“Average temperatures on Svalbard have leapt between three and five degrees Celsius (5.4-9.0 Fahrenheit) since the early 1970s and could rise by a total of 10C (18F) by 2100 if world greenhouse gas emissions keep climbing, the study said.

“Almost 200 governments promised in the 2015 Paris climate agreement to limit a rise in average global temperatures to “well below” 2C (3.6F) above pre-industrial times by 2100. Worldwide, temperatures are up about 1C (1.8F).

“On Svalbard, the envisaged rise in temperatures would thaw the frozen ground underpinning many buildings, roads and airports, cause more avalanches, “slushflows” and landslides, melt glaciers and threaten wildlife such as polar bears and seals that rely on sea ice to hunt.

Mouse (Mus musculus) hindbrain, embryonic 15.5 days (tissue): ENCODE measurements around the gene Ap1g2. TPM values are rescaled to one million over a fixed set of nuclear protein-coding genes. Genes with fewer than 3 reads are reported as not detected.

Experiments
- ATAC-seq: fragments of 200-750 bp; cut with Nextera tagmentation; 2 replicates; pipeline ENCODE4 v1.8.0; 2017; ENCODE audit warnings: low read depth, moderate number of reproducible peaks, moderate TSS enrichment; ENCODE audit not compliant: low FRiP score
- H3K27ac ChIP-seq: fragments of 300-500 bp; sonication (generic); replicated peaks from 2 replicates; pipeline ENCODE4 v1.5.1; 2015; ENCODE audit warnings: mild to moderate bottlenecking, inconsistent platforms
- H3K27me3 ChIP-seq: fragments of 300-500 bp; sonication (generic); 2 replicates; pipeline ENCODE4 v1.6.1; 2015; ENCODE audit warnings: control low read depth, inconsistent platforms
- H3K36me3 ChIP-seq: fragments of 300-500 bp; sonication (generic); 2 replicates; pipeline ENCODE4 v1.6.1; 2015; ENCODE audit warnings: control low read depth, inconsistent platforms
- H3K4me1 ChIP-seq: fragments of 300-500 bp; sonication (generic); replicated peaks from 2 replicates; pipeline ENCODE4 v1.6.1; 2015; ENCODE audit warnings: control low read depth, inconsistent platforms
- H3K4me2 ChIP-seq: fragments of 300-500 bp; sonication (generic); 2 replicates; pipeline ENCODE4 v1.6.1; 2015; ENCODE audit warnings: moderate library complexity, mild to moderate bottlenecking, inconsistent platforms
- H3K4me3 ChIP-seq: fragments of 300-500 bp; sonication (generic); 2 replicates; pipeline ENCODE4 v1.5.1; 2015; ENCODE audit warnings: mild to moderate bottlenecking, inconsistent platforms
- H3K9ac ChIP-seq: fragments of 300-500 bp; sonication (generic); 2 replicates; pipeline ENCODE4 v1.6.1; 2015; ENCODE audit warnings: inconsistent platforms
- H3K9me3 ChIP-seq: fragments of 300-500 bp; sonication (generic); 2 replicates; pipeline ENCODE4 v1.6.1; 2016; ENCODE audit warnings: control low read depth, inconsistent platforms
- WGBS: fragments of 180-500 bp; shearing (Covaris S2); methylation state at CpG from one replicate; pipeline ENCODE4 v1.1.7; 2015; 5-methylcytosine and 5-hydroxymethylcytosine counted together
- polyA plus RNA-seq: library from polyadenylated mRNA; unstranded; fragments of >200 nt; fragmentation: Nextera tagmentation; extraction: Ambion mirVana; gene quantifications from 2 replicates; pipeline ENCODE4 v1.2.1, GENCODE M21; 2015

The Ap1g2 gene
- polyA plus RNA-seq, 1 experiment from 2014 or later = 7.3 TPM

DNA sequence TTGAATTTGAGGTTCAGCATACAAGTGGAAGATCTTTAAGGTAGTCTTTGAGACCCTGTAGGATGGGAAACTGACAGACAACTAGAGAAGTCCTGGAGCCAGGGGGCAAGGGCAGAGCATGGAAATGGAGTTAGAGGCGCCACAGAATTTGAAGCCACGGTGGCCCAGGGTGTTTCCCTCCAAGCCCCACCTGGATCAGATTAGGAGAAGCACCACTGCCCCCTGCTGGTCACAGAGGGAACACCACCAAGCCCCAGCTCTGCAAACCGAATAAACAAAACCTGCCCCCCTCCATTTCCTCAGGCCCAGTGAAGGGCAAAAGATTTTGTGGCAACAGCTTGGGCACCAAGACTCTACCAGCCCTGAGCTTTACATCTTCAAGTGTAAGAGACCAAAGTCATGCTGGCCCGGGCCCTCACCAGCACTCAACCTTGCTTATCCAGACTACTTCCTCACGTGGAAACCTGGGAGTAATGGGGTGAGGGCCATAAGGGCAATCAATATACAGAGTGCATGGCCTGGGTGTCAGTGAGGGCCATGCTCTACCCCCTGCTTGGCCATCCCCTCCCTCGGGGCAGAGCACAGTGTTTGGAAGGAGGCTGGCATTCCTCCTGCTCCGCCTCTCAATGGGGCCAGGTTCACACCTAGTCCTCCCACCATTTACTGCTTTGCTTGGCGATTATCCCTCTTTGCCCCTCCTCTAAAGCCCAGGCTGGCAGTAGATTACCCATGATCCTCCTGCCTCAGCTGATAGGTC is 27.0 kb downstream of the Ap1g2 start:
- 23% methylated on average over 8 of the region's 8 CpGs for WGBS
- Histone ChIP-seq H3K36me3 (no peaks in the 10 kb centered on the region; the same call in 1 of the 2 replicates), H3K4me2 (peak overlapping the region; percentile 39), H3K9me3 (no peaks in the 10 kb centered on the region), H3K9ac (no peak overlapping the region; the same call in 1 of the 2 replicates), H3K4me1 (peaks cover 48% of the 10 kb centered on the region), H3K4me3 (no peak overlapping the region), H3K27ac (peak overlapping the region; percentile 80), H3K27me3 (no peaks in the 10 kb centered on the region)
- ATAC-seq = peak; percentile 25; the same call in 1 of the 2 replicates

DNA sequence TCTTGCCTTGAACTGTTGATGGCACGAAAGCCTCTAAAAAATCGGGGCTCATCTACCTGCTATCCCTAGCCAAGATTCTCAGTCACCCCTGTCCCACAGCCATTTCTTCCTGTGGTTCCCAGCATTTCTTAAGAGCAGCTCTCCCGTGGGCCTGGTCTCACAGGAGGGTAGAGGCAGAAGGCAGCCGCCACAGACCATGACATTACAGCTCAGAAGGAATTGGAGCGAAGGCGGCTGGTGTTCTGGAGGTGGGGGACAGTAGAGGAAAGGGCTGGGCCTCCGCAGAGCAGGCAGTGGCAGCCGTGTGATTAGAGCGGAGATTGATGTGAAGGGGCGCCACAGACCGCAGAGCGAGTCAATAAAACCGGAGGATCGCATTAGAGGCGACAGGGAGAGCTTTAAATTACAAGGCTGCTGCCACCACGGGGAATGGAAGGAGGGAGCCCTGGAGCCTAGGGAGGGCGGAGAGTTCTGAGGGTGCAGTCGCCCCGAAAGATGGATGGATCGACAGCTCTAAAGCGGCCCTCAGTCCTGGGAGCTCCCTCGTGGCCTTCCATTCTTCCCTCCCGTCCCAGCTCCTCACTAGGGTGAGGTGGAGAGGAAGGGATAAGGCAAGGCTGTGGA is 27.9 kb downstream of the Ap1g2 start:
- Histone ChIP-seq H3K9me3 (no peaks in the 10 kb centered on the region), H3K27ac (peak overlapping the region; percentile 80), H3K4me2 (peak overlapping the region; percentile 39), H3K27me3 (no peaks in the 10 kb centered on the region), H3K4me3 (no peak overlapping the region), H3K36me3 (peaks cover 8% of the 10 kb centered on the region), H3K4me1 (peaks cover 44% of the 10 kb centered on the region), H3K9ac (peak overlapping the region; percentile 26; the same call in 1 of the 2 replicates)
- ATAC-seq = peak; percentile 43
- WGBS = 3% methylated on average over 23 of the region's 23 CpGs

“A 10 degree warming, with the implications for Arctic nature, ice-dependent species, will be devastating,” Climate and Environment Minister Ola Elvestuen told Reuters.”

It goes on and on and on as average global temperatures go up and up and up and avalanches come down and down and down. The few examples described above are indicative of what is happening everywhere on Earth where snow accumulates. It is safe to posit that it is only going to get worse and less predictable.